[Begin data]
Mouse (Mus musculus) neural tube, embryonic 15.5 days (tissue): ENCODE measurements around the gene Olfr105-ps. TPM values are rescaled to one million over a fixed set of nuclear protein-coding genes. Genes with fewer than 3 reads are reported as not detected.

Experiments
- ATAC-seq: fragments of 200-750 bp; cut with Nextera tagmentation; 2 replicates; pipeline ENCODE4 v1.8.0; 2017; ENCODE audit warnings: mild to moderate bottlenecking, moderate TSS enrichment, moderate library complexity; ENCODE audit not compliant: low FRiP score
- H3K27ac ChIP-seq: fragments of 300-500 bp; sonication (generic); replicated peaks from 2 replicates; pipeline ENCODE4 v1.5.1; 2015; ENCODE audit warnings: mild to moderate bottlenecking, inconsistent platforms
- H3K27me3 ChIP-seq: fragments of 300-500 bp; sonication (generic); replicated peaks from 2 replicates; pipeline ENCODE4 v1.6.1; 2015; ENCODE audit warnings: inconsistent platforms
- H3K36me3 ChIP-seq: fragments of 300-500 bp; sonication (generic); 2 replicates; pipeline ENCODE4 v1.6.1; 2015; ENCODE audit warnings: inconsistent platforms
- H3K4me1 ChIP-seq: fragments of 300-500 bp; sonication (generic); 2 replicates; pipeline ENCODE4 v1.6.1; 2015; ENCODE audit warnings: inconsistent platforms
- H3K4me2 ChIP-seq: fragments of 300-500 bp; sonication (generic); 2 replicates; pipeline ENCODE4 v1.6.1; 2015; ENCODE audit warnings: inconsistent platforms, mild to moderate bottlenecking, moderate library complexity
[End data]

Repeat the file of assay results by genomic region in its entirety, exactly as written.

Mouse (Mus musculus) neural tube, embryonic 15.5 days (tissue): ENCODE measurements around the gene Olfr105-ps. TPM values are rescaled to one million over a fixed set of nuclear protein-coding genes. Genes with fewer than 3 reads are reported as not detected.

Experiments
- ATAC-seq: fragments of 200-750 bp; cut with Nextera tagmentation; 2 replicates; pipeline ENCODE4 v1.8.0; 2017; ENCODE audit warnings: mild to moderate bottlenecking, moderate TSS enrichment, moderate library complexity; ENCODE audit not compliant: low FRiP score
- H3K27ac ChIP-seq: fragments of 300-500 bp; sonication (generic); replicated peaks from 2 replicates; pipeline ENCODE4 v1.5.1; 2015; ENCODE audit warnings: mild to moderate bottlenecking, inconsistent platforms
- H3K27me3 ChIP-seq: fragments of 300-500 bp; sonication (generic); replicated peaks from 2 replicates; pipeline ENCODE4 v1.6.1; 2015; ENCODE audit warnings: inconsistent platforms
- H3K36me3 ChIP-seq: fragments of 300-500 bp; sonication (generic); 2 replicates; pipeline ENCODE4 v1.6.1; 2015; ENCODE audit warnings: inconsistent platforms
- H3K4me1 ChIP-seq: fragments of 300-500 bp; sonication (generic); 2 replicates; pipeline ENCODE4 v1.6.1; 2015; ENCODE audit warnings: inconsistent platforms
- H3K4me2 ChIP-seq: fragments of 300-500 bp; sonication (generic); 2 replicates; pipeline ENCODE4 v1.6.1; 2015; ENCODE audit warnings: inconsistent platforms, mild to moderate bottlenecking, moderate library complexity